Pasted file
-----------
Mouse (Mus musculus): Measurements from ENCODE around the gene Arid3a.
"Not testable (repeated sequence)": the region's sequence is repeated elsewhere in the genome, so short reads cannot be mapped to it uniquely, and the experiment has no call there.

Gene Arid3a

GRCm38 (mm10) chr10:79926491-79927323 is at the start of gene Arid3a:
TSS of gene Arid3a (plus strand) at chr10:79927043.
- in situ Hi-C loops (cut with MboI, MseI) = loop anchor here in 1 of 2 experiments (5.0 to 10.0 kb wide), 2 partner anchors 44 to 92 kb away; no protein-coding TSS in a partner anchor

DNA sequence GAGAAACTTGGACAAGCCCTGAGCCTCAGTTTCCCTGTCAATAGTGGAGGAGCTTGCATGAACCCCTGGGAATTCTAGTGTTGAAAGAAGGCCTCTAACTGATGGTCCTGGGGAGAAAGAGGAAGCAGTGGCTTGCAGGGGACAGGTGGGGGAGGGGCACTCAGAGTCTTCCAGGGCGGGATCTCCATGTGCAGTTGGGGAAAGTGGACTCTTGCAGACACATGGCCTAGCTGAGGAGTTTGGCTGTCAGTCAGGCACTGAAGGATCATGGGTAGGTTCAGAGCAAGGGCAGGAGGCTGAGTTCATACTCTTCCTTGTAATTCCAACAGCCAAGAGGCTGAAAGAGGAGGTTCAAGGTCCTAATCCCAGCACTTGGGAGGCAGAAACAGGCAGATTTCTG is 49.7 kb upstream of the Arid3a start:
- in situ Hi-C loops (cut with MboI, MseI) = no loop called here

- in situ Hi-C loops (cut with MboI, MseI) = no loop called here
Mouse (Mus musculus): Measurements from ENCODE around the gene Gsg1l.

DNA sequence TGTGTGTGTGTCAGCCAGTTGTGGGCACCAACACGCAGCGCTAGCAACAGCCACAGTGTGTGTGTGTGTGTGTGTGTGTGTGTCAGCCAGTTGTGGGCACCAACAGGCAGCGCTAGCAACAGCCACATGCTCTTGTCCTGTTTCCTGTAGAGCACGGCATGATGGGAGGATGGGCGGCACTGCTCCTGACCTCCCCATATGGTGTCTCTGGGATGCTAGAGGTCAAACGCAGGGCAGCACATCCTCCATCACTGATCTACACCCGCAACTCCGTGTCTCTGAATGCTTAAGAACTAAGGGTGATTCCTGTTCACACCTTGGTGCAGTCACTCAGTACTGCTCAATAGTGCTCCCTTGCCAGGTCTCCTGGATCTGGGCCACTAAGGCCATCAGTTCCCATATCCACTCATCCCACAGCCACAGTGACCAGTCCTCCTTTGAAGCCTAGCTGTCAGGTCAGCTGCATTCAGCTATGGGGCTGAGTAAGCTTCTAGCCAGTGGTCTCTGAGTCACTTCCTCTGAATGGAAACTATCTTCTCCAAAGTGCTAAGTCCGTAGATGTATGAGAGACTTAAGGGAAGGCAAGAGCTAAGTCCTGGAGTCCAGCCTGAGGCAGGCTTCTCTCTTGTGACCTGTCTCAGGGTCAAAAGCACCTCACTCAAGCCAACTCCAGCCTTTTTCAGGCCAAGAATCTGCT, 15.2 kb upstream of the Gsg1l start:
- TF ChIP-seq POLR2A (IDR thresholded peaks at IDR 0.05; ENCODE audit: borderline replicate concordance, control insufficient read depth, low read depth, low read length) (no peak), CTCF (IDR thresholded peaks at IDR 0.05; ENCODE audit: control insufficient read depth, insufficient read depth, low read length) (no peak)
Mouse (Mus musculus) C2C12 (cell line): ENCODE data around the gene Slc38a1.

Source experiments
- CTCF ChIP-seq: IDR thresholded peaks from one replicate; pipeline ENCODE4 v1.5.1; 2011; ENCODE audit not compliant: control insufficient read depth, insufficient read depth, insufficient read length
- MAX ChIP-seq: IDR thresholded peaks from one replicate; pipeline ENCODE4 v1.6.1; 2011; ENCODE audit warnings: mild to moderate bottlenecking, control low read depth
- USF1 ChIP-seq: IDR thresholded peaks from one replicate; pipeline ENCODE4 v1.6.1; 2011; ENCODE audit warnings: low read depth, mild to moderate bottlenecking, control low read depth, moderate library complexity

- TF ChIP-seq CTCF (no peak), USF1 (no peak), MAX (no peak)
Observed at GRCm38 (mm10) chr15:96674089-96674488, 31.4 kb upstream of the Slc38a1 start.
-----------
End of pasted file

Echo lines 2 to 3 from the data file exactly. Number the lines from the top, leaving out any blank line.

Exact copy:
"Not testable (repeated sequence)": the region's sequence is repeated elsewhere in the genome, so short reads cannot be mapped to it uniquely, and the experiment has no call there.

Gene Arid3a